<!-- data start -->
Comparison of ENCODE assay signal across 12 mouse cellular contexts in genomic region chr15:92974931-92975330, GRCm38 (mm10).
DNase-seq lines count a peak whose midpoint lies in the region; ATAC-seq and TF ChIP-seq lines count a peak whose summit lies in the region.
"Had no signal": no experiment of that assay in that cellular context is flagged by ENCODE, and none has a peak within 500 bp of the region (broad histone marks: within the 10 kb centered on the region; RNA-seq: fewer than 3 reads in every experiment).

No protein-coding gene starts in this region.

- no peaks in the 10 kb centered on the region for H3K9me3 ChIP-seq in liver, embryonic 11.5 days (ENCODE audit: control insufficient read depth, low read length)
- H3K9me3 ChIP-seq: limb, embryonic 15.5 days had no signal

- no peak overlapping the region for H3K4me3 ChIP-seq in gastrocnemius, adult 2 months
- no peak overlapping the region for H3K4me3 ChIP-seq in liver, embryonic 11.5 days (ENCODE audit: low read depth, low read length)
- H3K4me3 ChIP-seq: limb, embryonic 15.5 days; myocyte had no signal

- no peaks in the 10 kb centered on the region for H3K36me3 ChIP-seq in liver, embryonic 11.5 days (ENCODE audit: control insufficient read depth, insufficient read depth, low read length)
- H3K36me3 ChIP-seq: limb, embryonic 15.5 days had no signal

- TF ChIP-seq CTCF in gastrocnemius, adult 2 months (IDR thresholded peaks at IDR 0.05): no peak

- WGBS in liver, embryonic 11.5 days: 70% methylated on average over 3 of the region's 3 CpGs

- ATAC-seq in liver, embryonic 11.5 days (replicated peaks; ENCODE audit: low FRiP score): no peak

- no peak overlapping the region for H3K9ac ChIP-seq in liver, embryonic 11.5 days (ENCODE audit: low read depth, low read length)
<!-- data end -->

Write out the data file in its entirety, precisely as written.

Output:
Comparison of ENCODE assay signal across 12 mouse cellular contexts in genomic region chr15:92974931-92975330, GRCm38 (mm10).
DNase-seq lines count a peak whose midpoint lies in the region; ATAC-seq and TF ChIP-seq lines count a peak whose summit lies in the region.
"Had no signal": no experiment of that assay in that cellular context is flagged by ENCODE, and none has a peak within 500 bp of the region (broad histone marks: within the 10 kb centered on the region; RNA-seq: fewer than 3 reads in every experiment).

No protein-coding gene starts in this region.

- no peaks in the 10 kb centered on the region for H3K9me3 ChIP-seq in liver, embryonic 11.5 days (ENCODE audit: control insufficient read depth, low read length)
- H3K9me3 ChIP-seq: limb, embryonic 15.5 days had no signal

- no peak overlapping the region for H3K4me3 ChIP-seq in gastrocnemius, adult 2 months
- no peak overlapping the region for H3K4me3 ChIP-seq in liver, embryonic 11.5 days (ENCODE audit: low read depth, low read length)
- H3K4me3 ChIP-seq: limb, embryonic 15.5 days; myocyte had no signal

- no peaks in the 10 kb centered on the region for H3K36me3 ChIP-seq in liver, embryonic 11.5 days (ENCODE audit: control insufficient read depth, insufficient read depth, low read length)
- H3K36me3 ChIP-seq: limb, embryonic 15.5 days had no signal

- TF ChIP-seq CTCF in gastrocnemius, adult 2 months (IDR thresholded peaks at IDR 0.05): no peak

- WGBS in liver, embryonic 11.5 days: 70% methylated on average over 3 of the region's 3 CpGs

- ATAC-seq in liver, embryonic 11.5 days (replicated peaks; ENCODE audit: low FRiP score): no peak

- no peak overlapping the region for H3K9ac ChIP-seq in liver, embryonic 11.5 days (ENCODE audit: low read depth, low read length)